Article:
Candidates like Catherine Weatbrook and Tammy Morales hope to score upsets in Seattle’s new district voting system for City Council. Tuesday’s election also features several ballot measures and races all over the region, from Bellevue to Snohomish County.
Seattle City Council candidates Catherine Weatbrook and Tammy Morales didn’t get much rest this past week. But rest isn’t what they signed up for when they decided to run in Seattle’s first year of voting by geographic district.
The candidates knew campaigning would be hectic before Tuesday’s election, which also includes races for Seattle School Board, Port of Seattle Commission, Bellevue City Council, Metropolitan King County Council and Snohomish County executive, plus ballot measures. All nine Seattle City Council seats are up for grabs, and seven are by district.
Weatbrook is challenging Councilmember Mike O’Brien in District 6, which covers Fremont, Phinney Ridge, Ballard and parts of Green Lake and Wallingford.
Morales is up against Councilmember Bruce Harrell in District 2, which covers Southeast Seattle neighborhoods like Beacon Hill, Georgetown and the Rainier Valley.
“Oh my gosh, I’ve probably knocked on 12,000 doors,” Weatbrook said last week, catching her breath before approaching yet another Wallingford bungalow.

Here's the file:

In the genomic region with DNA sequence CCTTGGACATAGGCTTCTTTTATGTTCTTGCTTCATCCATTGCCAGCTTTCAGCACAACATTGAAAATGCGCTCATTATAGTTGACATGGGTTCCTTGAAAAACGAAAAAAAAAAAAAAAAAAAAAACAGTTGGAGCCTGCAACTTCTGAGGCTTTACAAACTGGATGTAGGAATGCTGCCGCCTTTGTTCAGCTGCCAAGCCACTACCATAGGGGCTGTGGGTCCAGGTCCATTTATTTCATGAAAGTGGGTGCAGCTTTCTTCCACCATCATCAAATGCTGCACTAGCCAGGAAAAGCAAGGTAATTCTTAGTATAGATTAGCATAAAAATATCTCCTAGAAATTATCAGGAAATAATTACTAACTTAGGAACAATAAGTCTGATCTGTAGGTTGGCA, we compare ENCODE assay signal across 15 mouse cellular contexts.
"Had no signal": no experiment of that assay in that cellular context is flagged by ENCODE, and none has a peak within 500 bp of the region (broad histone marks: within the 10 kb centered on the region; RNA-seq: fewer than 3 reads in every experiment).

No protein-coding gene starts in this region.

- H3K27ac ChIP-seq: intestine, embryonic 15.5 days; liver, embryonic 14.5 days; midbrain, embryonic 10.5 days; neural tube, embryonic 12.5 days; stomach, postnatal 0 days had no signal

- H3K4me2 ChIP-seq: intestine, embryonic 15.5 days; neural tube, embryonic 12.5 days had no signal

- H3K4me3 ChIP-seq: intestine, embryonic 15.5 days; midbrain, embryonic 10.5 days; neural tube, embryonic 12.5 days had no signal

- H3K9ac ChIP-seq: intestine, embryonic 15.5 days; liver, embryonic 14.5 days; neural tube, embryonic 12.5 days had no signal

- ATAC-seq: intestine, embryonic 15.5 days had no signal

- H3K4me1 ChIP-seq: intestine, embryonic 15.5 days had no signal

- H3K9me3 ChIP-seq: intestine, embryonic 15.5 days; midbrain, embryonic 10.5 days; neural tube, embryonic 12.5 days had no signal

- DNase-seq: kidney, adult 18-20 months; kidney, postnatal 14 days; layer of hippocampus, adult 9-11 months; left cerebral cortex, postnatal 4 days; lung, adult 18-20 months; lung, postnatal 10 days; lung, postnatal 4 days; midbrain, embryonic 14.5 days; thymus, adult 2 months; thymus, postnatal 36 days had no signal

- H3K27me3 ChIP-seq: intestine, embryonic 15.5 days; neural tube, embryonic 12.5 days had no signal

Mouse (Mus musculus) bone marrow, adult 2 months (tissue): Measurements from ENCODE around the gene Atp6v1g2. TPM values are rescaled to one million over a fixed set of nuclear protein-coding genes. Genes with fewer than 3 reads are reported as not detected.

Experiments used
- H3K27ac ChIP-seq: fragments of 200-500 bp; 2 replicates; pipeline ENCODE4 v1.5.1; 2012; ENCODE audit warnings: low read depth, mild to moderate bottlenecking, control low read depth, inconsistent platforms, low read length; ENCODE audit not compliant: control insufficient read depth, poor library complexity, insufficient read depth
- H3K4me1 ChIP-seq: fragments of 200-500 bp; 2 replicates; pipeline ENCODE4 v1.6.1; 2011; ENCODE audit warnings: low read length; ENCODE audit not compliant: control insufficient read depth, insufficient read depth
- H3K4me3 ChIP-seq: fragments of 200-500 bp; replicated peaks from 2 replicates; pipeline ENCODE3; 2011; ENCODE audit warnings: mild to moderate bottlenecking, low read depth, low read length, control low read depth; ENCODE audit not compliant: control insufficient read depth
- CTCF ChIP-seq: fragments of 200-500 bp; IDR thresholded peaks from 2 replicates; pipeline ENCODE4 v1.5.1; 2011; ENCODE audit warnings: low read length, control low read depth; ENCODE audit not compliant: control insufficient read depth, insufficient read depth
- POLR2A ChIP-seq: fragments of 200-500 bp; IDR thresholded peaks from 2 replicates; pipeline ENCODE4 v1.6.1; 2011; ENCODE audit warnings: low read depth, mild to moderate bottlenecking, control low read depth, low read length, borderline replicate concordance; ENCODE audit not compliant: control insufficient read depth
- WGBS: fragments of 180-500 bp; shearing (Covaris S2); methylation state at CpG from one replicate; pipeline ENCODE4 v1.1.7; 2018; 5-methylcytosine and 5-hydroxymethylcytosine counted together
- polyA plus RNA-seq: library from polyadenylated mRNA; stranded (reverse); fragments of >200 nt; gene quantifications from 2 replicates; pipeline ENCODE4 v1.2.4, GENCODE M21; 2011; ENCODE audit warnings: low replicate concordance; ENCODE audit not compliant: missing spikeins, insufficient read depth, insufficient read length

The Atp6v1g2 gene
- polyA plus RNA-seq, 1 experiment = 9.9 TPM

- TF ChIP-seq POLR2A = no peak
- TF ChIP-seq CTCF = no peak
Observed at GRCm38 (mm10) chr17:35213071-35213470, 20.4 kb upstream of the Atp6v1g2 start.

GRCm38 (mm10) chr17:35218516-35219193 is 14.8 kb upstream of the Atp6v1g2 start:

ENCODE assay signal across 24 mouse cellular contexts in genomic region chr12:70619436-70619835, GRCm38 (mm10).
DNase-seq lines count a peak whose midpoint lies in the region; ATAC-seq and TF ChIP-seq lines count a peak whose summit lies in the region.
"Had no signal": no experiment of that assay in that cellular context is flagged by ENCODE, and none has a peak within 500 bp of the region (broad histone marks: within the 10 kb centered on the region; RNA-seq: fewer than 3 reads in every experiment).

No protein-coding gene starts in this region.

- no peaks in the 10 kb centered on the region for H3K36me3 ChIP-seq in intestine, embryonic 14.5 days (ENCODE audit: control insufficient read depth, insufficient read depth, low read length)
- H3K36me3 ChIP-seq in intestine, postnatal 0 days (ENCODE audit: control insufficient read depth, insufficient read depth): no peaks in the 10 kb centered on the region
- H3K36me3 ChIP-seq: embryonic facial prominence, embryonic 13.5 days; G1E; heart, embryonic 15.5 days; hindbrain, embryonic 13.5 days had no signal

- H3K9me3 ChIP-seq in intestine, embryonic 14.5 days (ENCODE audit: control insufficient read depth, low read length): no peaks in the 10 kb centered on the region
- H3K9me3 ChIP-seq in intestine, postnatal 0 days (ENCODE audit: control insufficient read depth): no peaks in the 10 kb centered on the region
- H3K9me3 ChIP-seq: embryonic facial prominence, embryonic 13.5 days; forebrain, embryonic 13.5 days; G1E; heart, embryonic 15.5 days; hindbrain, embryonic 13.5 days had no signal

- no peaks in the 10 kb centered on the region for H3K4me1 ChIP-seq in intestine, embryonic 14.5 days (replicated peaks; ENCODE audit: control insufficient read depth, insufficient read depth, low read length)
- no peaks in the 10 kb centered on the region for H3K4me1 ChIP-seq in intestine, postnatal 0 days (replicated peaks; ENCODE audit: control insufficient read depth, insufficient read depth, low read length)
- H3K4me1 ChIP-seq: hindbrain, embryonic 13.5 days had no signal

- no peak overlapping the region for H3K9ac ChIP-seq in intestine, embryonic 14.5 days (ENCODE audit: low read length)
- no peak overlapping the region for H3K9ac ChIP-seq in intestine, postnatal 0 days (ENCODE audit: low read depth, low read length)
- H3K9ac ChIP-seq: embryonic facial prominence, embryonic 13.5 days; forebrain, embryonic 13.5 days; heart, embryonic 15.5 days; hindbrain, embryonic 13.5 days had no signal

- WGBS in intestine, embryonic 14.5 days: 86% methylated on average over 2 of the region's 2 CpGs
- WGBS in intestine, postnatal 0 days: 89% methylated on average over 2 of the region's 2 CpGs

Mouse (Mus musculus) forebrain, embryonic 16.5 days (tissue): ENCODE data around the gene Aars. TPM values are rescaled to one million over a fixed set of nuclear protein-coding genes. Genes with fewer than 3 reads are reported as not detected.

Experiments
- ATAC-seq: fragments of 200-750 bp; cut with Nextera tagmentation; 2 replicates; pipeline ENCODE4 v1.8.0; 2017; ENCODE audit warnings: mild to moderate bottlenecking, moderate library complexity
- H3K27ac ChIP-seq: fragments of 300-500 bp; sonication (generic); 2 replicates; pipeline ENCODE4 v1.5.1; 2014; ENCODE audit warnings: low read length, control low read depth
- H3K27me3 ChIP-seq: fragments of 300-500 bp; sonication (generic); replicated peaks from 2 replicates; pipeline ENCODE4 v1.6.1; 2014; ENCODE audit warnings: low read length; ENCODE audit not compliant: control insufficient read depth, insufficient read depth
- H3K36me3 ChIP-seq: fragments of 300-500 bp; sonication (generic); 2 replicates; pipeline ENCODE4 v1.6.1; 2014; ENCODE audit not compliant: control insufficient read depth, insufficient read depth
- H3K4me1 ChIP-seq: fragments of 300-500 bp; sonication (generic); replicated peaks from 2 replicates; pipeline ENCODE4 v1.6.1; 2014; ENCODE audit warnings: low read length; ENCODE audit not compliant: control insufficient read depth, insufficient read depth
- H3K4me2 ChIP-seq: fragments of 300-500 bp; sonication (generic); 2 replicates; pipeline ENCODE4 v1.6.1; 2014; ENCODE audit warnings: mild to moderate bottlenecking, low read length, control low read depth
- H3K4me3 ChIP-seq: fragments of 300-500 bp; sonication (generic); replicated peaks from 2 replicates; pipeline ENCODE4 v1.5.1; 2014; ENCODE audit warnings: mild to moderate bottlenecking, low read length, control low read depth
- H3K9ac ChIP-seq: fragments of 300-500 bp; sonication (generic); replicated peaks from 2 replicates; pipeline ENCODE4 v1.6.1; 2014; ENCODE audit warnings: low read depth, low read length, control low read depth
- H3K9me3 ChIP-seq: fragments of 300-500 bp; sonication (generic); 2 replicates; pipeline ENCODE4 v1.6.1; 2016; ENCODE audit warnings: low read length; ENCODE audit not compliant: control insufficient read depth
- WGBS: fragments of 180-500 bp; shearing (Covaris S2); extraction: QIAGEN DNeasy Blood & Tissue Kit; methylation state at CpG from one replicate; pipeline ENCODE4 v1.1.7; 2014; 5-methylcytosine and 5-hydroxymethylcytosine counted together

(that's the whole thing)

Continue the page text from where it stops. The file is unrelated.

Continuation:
Visiting homes in the New Holly neighborhood, Morales paused: “There are days when I feel like I’m running on fumes.”
Weatbrook and Morales said the district system has encouraged candidates to engage more with voters. Both believe they’ve gained momentum recently after being outpolled by O’Brien and Harrell in the Aug. 4 primary election. But whether districts will push the challengers’ campaigns over the top as part of a council shake-up remains to be seen.
The Seattle School Board has eight candidates vying for four seats. Two aspiring Port of Seattle commissioners with concerns about the impacts of business on the environment are competing for the commission’s open seat, while incumbent Courtney Gregoire is expected to retain her spot against perennial candidate Goodspaceguy.